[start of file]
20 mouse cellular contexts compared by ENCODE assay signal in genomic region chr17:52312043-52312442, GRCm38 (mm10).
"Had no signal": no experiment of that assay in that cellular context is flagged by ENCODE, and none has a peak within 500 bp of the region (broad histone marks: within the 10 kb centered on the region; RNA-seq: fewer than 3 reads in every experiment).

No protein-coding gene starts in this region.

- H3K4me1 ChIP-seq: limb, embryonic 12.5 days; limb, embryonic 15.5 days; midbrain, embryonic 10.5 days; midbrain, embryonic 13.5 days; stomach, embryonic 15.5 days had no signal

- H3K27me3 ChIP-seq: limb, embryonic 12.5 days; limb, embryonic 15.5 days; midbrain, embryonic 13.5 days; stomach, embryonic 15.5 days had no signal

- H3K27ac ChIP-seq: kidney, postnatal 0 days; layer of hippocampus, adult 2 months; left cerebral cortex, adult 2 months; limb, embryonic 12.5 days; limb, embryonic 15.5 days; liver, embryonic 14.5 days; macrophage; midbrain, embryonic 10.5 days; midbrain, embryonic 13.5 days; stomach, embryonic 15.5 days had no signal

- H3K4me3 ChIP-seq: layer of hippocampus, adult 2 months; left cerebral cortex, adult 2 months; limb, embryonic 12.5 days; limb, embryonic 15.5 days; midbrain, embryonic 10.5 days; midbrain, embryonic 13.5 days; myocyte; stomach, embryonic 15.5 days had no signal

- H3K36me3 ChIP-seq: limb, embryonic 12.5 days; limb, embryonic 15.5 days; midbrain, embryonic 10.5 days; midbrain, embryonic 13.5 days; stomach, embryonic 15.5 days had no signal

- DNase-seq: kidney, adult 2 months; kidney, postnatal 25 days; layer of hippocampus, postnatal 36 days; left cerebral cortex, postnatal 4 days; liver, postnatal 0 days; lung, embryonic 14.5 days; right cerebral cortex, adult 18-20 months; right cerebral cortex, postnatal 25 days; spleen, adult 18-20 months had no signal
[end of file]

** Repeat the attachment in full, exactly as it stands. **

20 mouse cellular contexts compared by ENCODE assay signal in genomic region chr17:52312043-52312442, GRCm38 (mm10).
"Had no signal": no experiment of that assay in that cellular context is flagged by ENCODE, and none has a peak within 500 bp of the region (broad histone marks: within the 10 kb centered on the region; RNA-seq: fewer than 3 reads in every experiment).

No protein-coding gene starts in this region.

- H3K4me1 ChIP-seq: limb, embryonic 12.5 days; limb, embryonic 15.5 days; midbrain, embryonic 10.5 days; midbrain, embryonic 13.5 days; stomach, embryonic 15.5 days had no signal

- H3K27me3 ChIP-seq: limb, embryonic 12.5 days; limb, embryonic 15.5 days; midbrain, embryonic 13.5 days; stomach, embryonic 15.5 days had no signal

- H3K27ac ChIP-seq: kidney, postnatal 0 days; layer of hippocampus, adult 2 months; left cerebral cortex, adult 2 months; limb, embryonic 12.5 days; limb, embryonic 15.5 days; liver, embryonic 14.5 days; macrophage; midbrain, embryonic 10.5 days; midbrain, embryonic 13.5 days; stomach, embryonic 15.5 days had no signal

- H3K4me3 ChIP-seq: layer of hippocampus, adult 2 months; left cerebral cortex, adult 2 months; limb, embryonic 12.5 days; limb, embryonic 15.5 days; midbrain, embryonic 10.5 days; midbrain, embryonic 13.5 days; myocyte; stomach, embryonic 15.5 days had no signal

- H3K36me3 ChIP-seq: limb, embryonic 12.5 days; limb, embryonic 15.5 days; midbrain, embryonic 10.5 days; midbrain, embryonic 13.5 days; stomach, embryonic 15.5 days had no signal

- DNase-seq: kidney, adult 2 months; kidney, postnatal 25 days; layer of hippocampus, postnatal 36 days; left cerebral cortex, postnatal 4 days; liver, postnatal 0 days; lung, embryonic 14.5 days; right cerebral cortex, adult 18-20 months; right cerebral cortex, postnatal 25 days; spleen, adult 18-20 months had no signal